By Christopher Redmond

Mailed on July 07, 2020

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Dear Rene Gunther
Intercom Supervisor

Dear Rene,

There’s a reason every airline captain introduces themselves over the intercom before takeoff.

It’s too easy to forget about the human beings involved in the miracle of flight, especially with so much technology between said “miracle” and the very scientific act of flying an airplane. On most flights, we get a simple “hello, welcome aboard” at the start, and a “thank you for choosing us” sign-off. Every so often we’re warned about turbulence or delays. But in all cases, protocol dictates that the less said, the better.

That seems to be the approach of writer/director Patrick Vollrath throughout his feature film debut 7500. As an Oscar-nominated short filmmaker, Vollrath has clearly learned how to do more with less. On the surface, that might only register with the audience in how he confines the entire film to the cockpit on a commercial airliner. Single location shoots are less a gimmick than a sub-genre now, so audiences have become primed to appreciate the storytelling under such self-imposed restrictions.

But in the same way you were tasked with limiting what was said on the airwaves of the set itself, Vollrath also limits what the audience hears throughout the film. For example, there is no score. At all. It’s not even something I realized until watching the credits (which feel abrupt playing over silence for the first 30 seconds or so). That’s when I noticed there was only an “end credit composer”. I only registered the lack of music at an emotional level, feeling both sparseness, but also a firm handle on the drama. The same way a pilot wouldn’t broadcast every little glitch and bump to their passengers, Vollrath trusts that the audience will feel the movement of the story without needing to audibly telegraph every emotional beat.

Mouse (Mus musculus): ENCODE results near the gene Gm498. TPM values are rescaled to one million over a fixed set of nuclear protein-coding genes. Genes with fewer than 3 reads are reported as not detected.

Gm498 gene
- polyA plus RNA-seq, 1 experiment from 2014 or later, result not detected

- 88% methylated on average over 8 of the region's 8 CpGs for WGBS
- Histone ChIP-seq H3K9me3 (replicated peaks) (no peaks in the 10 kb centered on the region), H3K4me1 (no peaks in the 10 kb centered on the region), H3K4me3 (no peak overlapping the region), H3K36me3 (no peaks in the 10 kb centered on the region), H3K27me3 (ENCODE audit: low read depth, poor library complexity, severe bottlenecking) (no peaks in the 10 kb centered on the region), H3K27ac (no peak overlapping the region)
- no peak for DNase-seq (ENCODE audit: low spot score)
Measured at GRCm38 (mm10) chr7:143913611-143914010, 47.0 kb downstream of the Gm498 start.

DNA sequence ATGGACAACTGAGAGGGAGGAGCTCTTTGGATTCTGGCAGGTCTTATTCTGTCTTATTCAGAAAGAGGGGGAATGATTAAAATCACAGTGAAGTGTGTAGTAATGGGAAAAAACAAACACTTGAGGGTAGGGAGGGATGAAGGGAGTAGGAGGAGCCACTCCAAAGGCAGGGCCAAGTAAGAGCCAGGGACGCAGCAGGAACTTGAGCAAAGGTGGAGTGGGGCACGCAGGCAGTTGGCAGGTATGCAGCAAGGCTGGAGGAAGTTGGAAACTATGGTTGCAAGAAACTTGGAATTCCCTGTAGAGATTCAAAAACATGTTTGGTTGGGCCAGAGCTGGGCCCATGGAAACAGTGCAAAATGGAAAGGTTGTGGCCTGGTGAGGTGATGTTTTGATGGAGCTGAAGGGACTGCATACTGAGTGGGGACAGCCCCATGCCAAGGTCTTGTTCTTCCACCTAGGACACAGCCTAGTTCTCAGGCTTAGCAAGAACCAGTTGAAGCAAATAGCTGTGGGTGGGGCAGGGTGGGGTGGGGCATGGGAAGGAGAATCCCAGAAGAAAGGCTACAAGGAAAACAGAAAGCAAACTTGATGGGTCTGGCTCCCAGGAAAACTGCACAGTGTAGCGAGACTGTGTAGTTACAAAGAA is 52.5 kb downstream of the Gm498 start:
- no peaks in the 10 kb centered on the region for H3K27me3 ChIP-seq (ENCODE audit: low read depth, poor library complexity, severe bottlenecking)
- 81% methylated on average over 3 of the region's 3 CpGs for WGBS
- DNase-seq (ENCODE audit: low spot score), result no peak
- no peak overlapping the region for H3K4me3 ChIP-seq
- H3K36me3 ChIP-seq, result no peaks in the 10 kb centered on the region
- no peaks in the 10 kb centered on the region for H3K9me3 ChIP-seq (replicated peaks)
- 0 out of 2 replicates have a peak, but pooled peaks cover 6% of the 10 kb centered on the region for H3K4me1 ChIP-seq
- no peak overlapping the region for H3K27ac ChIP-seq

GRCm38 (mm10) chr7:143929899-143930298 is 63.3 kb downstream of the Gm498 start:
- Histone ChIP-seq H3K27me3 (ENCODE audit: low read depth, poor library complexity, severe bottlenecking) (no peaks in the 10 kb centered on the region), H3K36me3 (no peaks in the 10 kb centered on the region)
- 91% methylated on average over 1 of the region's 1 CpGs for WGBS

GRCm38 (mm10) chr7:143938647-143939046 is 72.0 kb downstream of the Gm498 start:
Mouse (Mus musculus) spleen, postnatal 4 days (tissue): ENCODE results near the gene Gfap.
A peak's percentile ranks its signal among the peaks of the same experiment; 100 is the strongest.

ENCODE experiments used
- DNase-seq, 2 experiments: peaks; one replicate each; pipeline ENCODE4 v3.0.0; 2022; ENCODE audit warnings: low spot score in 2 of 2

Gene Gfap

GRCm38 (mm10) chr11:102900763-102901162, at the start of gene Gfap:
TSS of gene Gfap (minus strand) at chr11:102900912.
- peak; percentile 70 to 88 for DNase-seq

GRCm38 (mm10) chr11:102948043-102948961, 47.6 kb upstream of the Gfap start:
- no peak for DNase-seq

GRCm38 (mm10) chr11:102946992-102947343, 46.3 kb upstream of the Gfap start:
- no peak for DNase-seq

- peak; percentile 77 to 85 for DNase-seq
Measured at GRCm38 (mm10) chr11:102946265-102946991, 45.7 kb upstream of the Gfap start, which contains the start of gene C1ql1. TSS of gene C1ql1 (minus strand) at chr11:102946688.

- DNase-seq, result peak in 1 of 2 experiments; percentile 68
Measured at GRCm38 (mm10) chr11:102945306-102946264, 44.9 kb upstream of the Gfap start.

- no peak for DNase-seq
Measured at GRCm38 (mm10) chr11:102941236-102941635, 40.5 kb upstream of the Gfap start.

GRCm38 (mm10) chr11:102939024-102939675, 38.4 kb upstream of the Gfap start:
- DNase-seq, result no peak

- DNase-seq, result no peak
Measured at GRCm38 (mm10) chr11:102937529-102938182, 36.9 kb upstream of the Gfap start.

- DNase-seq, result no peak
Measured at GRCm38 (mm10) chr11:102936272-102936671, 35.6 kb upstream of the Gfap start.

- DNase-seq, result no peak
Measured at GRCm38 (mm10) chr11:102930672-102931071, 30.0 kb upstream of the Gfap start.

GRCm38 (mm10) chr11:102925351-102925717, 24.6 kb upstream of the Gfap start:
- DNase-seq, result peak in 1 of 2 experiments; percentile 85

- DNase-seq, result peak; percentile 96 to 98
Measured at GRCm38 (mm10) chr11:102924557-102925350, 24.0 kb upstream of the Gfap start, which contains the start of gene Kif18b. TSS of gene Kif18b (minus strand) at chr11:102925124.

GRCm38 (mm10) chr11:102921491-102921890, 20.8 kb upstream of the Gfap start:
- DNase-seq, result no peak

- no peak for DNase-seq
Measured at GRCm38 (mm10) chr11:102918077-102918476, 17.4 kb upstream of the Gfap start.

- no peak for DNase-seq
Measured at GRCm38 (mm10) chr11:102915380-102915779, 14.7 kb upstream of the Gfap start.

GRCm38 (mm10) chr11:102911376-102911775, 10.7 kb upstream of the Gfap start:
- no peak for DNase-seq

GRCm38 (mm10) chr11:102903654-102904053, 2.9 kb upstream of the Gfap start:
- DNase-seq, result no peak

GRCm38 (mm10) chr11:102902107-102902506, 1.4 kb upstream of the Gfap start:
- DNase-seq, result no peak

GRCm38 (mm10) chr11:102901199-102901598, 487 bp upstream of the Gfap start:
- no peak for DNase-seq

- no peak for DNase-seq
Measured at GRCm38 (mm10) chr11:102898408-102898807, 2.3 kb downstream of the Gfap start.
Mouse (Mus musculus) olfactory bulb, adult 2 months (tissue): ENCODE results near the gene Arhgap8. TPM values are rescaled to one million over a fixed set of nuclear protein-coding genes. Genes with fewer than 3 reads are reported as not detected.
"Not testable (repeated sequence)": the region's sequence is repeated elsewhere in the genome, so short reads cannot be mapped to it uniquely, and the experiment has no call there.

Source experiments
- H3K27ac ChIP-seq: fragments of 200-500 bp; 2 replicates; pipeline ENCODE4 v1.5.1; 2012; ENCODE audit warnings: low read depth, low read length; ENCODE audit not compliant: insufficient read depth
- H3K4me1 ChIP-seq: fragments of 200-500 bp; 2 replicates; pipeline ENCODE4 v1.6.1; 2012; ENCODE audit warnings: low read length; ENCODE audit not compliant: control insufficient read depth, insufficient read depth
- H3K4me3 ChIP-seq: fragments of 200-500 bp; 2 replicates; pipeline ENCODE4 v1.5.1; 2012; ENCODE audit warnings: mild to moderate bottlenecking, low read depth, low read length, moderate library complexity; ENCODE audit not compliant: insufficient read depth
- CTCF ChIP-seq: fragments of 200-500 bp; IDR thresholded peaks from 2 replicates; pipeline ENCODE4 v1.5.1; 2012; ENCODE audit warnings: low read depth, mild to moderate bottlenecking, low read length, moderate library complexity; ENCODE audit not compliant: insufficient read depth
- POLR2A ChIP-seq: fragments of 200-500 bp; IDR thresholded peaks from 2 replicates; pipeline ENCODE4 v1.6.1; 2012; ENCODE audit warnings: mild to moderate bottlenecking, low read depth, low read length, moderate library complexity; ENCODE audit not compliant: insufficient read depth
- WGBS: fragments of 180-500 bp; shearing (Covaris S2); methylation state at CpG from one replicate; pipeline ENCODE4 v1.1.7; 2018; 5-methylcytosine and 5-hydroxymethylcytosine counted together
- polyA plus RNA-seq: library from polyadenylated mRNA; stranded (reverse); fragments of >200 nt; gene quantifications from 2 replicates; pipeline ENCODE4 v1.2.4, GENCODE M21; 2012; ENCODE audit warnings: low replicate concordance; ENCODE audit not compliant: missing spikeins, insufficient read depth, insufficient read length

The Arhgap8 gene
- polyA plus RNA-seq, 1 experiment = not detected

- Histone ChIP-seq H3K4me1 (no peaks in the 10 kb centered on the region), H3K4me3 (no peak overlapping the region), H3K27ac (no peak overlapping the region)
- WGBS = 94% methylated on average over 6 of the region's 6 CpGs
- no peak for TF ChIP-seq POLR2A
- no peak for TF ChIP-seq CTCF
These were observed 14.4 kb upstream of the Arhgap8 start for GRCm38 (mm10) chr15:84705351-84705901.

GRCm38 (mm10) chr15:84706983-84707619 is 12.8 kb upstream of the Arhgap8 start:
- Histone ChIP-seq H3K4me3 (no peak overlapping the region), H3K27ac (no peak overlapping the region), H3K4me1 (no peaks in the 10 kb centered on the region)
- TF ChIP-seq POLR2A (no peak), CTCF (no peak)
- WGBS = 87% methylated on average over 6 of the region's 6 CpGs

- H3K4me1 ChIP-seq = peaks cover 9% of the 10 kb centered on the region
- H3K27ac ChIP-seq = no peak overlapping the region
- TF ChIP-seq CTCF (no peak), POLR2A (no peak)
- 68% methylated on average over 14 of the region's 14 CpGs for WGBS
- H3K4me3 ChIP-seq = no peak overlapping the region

As the movie begins, we’re introduced to Joseph Gordon-Levitt’s co-pilot character, and his flight attendant girlfriend/baby mama. The impending drama is obvious. With a terrorist attack aboard the plane, and the men taking hostages one by one, we know a choice will inevitably come down to Levitt’s character opening the door to the cockpit, or risk having his girlfriend killed. These kinds of storytelling moves are obvious from the on-set (there are only a few in the whole film), but that doesn’t make for any less of a compelling ride. I still wanted to know how the hero would deal with this dilemma, not if he will.

I use the term “hero” loosely. Part of the appeal of 7500 is its refusal to turn into an action movie. Most of the main character’s interactions with the terrorists and passengers are through the intercom system. Though that doesn’t make his decisions any less heroic. That restraint is mirrored by all aspects of the filmmaking, resulting in a simple but effective thriller.

As a result, I felt in safe hands - even when everything went to hell.



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